The agents practiced checking measurements and TED placement. If a vessel was found to have a TED that did not meet the regulatory standards, Graham and Stevens explained to the boat owner or captain what needed to be changed, how and why — something the Texas Sea Grant county agents will now be able to do for vessels in their counties’ shrimp fleet homeports, including Port Arthur, Sabine Pass, Matagorda, Sargent, Palacios, Port Lavaca, Port O’Connor, Seadrift, Brownsville and Port Isabel. Graham will continue to provide the service to shrimp vessels in other ports along the Texas coast.
Cummins also used the hands-on training in Port Lavaca to get to know the boat owners and captains in her county better and let them know they can contact her if they need any help. “This training enables me to do more for my commercial fishermen. The key to this training was Stevens and Graham taking us out to the boats to see all the different rigs that were compliant with regulations,” she said.
David Aparicio, co-owner of Anchor Seafood in Palacios, said having Texas Sea Grant staff members come out to do these inspections and share their knowledge with him and his crews is extremely helpful to him and other local owners.
“If we are doing something wrong, it’s nothing that we are doing intentionally,” he said. “We are grateful to have Gary and others show our captains and shrimpers how to properly set up the TEDs and share the regulations with them. Fines can be costly and hurt my shrimpers. Also, if we’ve had problems, they can help us address them.”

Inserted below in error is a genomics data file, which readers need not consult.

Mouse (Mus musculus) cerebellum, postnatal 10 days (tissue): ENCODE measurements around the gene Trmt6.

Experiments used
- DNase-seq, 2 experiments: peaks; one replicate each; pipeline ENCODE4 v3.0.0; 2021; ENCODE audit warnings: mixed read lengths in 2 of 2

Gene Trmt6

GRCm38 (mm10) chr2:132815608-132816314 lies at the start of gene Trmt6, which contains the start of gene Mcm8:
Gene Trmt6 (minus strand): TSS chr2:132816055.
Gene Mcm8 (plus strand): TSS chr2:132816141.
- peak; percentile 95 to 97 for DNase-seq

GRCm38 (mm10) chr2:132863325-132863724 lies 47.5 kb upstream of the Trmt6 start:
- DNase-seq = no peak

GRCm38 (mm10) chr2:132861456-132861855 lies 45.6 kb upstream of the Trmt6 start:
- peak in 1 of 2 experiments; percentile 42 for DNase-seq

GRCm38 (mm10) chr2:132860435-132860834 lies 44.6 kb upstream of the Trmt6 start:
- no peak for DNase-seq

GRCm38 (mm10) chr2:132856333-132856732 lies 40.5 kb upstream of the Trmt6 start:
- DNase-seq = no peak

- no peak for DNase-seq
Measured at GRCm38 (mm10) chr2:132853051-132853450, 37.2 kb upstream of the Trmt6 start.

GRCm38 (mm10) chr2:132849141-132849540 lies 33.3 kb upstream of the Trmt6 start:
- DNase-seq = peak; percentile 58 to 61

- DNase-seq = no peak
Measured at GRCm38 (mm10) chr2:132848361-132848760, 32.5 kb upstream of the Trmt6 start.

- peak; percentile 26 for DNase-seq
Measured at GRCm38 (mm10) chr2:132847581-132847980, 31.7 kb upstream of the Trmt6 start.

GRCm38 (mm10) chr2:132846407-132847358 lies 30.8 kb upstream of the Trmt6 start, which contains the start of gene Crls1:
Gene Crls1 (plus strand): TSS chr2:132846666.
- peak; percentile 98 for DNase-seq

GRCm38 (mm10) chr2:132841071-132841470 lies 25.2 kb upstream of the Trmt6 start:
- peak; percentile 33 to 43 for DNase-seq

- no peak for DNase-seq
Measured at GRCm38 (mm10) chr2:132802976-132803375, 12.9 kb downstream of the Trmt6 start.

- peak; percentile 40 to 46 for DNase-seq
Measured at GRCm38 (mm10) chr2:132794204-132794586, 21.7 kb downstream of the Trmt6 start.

Reisinger and Stevens said the training is valuable beyond the assistance they are providing to shrimp fishermen. “This training and our going in the field to inspect the TEDs is mutually beneficial to both NMFS and Texas Sea Grant," Reisinger said. "It helps Texas Sea Grant to learn about any new regulations or possible changes, and in turn, our feedback helps the NMFS team."
Stevens agreed that the collaboration between the two entities serves both. “Not only does it provide us needed assistance in responding to the needs of the industry, but it also gives all the agencies working together a sometimes different perspective on the issues we are dealing with on a daily basis.”
Dale Stevens, National Marine Fisheries Service Gear Monitoring Team Fisheries, Methods, and Equipment Specialist, center, supervises Texas Sea Grant’s Matagorda County Marine Agent Bill Balboa and Calhoun County Marine Agent Rhonda Cummins as they measure the opening on the "flap" or cover of an offshore TED. Photo by Tony Reisinger/Texas Sea Grant.
From left, Gary Graham, Texas Sea Grant’s Marine Fisheries Specialist, and Stevens examine a TED aboard a shrimp boat. Photo by Tiffany Evans/Texas Sea Grant.
Texas Sea Grant’s Jefferson and Chambers Counties Agent Terrie Looney, left foreground, examines a TED in the classroom portion of the training conducted by Stevens, right, with assistance from Graham. Photo by Tony Reisinger/Texas Sea Grant.
Texas Sea Grant is a unique partnership that unites the resources of the federal government, the State of Texas and universities across the state to create knowledge, tools, products and services that benefit the economy, the environment and the citizens of Texas. It is administered through the National Oceanic and Atmospheric Administration and is one of 33 university-based Sea Grant Programs around the country. Texas Sea Grant is a non-academic research center in the College of Geosciences at Texas A&M University. The program’s mission is to improve the understanding, wise use and stewardship of Texas coastal and marine resources.